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April 27th: Karakoram Chronicles Part 3, Shatial to Talechi, Karakoram Highway, N. Pakistan, 68 km

Still following the Indus, our surroundings take on a larger but more distant perspective. Grey shadings give outlines to an overcast sky, another layer of loneliness in these bleak surroundings, beautiful in their windswept silence. Vast piles of earthy scree lie still by valley sides; a few razor rocks point like outstretched fingers into the emptiness. We could be traversing a stretch of no man's land, a rugged desert of weariness.

Rickety electricity pylons lining the highway and the odd horning from friendly truck drivers, are the only reminders of a life outside our own. All the more majestic in this solemn landscape, these old Bedford trucks are decked with bells, religious motifs and loaded with graceful designs on their cab roofs like bows of old galleons. For all their diesel belching hostility, the faces that peer out of their tiny windows are smiling and their friendly waves, sincere.

In remote outposts, vehicles lie surrounded by parts, bonnets gaping open in radical surgery. Oil and grime seems to invade every pour of these small enclaves of life. Minibuses, laden with passengers dangling precariously but naturally atop roofs, pause for breath before reembarking on their speed crazy missions. Darkened shacks stock eclectic mixtures of biscuits, 'computer' socks and bag upon bag of dried apricots. Two (human!) Swedes on Pakistani single speed bikes struggle over the crest of a hill and we stop for a chat. Guiltily, I think about the 24 gears I take for granted!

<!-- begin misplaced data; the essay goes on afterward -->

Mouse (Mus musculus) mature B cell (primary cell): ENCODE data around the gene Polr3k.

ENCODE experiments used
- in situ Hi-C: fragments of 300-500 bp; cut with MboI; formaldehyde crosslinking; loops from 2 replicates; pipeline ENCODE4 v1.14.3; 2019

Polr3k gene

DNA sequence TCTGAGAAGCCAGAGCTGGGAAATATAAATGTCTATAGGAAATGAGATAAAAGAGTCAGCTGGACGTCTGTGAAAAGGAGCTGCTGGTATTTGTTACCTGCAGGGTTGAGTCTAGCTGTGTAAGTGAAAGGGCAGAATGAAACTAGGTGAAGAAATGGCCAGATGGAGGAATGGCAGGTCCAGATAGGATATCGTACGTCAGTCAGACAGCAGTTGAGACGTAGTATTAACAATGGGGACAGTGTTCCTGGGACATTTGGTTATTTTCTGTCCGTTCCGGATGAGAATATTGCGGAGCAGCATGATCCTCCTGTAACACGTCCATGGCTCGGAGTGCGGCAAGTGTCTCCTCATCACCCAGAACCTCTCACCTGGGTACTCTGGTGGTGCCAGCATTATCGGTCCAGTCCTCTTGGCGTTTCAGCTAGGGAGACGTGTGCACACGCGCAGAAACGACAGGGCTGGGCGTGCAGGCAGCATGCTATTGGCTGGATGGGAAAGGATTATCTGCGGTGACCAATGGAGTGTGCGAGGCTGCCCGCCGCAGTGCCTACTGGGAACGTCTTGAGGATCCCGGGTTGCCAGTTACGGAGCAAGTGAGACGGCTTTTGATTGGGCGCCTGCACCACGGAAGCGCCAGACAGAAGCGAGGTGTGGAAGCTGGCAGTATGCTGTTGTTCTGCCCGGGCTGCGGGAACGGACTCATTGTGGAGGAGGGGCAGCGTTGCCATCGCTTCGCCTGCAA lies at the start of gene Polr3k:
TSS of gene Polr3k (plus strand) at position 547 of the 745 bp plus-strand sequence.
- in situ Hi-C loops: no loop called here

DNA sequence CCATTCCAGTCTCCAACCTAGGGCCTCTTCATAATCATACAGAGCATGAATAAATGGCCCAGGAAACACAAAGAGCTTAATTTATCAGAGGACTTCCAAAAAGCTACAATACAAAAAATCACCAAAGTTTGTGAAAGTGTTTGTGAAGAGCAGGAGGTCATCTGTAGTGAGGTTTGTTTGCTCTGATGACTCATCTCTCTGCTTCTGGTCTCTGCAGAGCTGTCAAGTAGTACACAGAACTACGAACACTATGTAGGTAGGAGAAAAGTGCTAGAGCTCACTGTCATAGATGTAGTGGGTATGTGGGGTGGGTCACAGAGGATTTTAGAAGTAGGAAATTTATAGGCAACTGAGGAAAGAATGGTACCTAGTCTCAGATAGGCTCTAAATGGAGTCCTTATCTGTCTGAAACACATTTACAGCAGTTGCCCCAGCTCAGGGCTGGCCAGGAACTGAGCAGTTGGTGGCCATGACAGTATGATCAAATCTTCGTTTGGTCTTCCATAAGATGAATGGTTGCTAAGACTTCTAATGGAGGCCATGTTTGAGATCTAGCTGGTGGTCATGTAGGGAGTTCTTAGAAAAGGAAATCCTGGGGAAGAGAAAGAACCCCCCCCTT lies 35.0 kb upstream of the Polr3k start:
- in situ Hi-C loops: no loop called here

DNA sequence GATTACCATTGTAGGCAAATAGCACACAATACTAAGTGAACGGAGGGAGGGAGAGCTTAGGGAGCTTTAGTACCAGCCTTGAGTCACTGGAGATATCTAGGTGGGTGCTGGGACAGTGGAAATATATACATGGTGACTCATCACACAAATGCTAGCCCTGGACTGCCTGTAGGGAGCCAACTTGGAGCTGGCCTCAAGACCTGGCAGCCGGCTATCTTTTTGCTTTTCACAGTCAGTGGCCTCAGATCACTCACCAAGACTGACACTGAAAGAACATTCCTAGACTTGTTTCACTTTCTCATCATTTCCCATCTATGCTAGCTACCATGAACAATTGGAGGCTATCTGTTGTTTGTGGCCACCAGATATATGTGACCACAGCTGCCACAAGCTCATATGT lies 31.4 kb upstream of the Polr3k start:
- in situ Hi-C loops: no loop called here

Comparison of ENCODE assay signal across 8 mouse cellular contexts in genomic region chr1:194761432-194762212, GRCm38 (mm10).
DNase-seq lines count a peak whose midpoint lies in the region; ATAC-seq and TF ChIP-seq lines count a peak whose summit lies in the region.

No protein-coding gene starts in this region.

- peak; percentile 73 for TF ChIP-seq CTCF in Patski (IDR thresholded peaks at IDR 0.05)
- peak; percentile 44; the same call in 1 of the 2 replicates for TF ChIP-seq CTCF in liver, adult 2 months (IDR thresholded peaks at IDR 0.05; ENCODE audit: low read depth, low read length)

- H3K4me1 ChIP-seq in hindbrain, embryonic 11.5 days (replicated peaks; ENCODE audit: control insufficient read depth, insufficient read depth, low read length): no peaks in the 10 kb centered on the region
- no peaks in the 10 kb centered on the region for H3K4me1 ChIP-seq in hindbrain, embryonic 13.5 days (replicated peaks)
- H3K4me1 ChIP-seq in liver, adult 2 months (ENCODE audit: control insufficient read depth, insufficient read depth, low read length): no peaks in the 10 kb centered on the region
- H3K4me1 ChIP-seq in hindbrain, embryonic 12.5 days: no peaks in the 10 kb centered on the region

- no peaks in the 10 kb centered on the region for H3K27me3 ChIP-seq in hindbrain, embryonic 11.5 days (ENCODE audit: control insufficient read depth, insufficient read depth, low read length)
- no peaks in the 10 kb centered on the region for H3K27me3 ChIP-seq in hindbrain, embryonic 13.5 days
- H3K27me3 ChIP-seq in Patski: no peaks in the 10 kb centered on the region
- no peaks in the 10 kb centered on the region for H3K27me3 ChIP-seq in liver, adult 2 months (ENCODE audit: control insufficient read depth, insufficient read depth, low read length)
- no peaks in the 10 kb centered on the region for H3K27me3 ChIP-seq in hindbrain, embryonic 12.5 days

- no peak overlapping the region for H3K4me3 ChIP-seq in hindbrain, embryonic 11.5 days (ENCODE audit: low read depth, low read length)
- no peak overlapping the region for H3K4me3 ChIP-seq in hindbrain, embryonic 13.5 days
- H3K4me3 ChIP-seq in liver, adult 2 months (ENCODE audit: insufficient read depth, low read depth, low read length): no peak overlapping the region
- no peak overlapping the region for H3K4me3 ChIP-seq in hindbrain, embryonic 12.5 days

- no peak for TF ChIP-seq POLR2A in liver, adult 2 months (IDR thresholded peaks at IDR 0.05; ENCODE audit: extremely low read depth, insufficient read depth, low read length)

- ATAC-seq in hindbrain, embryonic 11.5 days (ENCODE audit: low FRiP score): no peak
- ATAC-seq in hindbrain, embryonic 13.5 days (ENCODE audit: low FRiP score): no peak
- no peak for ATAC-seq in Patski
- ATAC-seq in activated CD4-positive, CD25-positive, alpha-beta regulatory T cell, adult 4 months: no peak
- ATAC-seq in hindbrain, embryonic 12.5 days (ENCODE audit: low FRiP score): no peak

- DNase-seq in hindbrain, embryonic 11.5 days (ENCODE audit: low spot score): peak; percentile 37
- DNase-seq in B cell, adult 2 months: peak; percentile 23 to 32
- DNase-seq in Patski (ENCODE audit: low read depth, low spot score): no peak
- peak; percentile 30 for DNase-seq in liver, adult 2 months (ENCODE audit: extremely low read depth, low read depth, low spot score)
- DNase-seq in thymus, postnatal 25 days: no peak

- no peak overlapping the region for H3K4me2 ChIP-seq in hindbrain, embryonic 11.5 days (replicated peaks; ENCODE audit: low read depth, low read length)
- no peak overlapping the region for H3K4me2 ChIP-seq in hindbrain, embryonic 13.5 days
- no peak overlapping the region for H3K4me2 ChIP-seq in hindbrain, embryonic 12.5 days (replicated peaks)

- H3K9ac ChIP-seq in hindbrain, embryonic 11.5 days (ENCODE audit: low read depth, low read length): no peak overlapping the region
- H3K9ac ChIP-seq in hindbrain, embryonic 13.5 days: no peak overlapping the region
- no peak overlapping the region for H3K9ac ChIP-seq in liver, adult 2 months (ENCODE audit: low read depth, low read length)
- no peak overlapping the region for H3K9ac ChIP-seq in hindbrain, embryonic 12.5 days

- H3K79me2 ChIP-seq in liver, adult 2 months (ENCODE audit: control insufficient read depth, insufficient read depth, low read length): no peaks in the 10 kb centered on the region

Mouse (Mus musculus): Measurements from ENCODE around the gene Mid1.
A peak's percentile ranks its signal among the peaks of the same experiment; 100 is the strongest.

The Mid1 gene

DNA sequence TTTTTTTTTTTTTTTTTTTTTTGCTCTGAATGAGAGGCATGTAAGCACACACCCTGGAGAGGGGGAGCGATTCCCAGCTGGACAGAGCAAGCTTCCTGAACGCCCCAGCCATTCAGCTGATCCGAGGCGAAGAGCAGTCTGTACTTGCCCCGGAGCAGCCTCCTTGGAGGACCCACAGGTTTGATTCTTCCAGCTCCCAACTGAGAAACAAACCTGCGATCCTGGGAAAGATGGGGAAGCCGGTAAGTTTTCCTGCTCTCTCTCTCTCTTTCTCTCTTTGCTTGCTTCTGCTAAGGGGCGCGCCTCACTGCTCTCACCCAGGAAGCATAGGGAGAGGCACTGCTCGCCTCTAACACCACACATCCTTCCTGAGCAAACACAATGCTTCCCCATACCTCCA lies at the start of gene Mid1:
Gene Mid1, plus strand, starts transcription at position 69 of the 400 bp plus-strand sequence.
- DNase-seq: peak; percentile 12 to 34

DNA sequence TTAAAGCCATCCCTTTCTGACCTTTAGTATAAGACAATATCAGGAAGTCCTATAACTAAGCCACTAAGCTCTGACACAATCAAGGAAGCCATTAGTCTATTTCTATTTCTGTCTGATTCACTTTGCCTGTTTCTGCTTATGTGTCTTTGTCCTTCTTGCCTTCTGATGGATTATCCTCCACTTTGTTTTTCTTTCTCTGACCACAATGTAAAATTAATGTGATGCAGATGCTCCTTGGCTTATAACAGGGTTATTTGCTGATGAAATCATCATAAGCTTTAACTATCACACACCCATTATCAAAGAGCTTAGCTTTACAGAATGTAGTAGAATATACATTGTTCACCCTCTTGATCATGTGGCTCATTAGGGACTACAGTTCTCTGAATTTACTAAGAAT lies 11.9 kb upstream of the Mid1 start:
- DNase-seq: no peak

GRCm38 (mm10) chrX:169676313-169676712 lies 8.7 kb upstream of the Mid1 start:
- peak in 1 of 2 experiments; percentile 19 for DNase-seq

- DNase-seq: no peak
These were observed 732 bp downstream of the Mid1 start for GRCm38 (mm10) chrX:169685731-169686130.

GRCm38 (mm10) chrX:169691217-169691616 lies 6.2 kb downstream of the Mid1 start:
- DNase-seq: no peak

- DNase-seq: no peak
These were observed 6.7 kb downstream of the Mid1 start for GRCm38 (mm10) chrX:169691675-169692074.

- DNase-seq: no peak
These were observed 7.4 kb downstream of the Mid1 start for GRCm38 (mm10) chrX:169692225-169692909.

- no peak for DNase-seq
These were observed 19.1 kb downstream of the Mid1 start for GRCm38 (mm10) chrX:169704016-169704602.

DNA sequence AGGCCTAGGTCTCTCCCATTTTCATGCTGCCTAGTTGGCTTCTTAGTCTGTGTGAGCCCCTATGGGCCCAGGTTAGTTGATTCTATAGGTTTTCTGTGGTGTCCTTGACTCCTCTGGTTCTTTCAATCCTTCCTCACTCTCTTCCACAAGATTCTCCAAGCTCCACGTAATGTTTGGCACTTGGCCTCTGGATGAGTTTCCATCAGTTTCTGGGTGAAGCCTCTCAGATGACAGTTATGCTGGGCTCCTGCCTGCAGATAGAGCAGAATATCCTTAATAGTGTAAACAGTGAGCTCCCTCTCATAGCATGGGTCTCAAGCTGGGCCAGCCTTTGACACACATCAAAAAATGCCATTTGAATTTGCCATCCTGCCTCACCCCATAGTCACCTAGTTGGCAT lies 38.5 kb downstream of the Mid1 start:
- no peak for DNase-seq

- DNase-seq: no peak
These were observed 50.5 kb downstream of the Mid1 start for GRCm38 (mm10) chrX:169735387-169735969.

People are once again warm and inviting; we feel a distinct mental divide between here and Kohistan. The 'One pen!' slogan is still popular, but there is a smile where there was once a glare. Makeshift mosques mark the passing of time as we take advantage of a strong tailwind that whips through the valley, hurrying us along.

Arriving in Talichi, we settle in a government rest house as the clouds lift like a theatre curtain and reveal the show: a mighty range of jagged peaks, headed by Rakapushi and the 'killer' mountain, Nanga Parabat. As Rosal says, 'I have lived 25 years never knowing or imagining that a landscape like this could exist.' From this island of grassy meadows and stone houses poised amongst this sea of grey rock, we look out in awe at this unimaginable world. Kids approach with boxes of minerals and crystals, their clothes worn and in tatters, their gestures friendly. 'What is your name? What is your father's name?!'

April 28th: Taliche to Gilgit, Karakoram Highway, 65 km

Our last day on the road before Gilgit, in our minds a metropolis of life and change. We talk excitedly of yoghurt, of cereal and other such luxuries; of a meal without dahl... Sweeping round bold winding bends, smart 4WDs with tourists and officials point us the way towards these treasures.

Frontier roadside workers, designated the never-ending task of maintaining this slide prone highway, wave and offer tea as we rush by. Is their consignment to this remote outpost a coveted or maligned service? We have learnt to recognise the bizarre Pakistan hand twist that asks, 'Where are you going?' 'Gilgit,' we shout out in reply to this silent question. There's no stopping us now!

An obelisk states our position; surrounded by 3 great mountain ranges of Asia - The Hindu Kush, The Karakoram and the Himalaya. Although masked by cloud, we nonetheless feel the raw power of our surroundings. Ranges formed by immeasurable heat and pressure so many years ago. Breaking away from the Indus, we climb the valley to Gilgit as the kilometre stones count us down. Such a feeling! To believe these white characterless rocks that once told us we had 500 kilometres to go are now crying out we're almost there!

A cool, natural apricot juice is an excellent introduction as to what might lie in store. Fresh from the Hunza valley, we're told. We track down the popular Medina guest house and gratefully consign our bikes and panniers to our temporary home. A few familiar backpacker faces appear, others look up in mild interest from the tasks at hand; washing, eating, writing.

There'll be no cycling tomorrow. For us, it's time to savour moment of having arrived...



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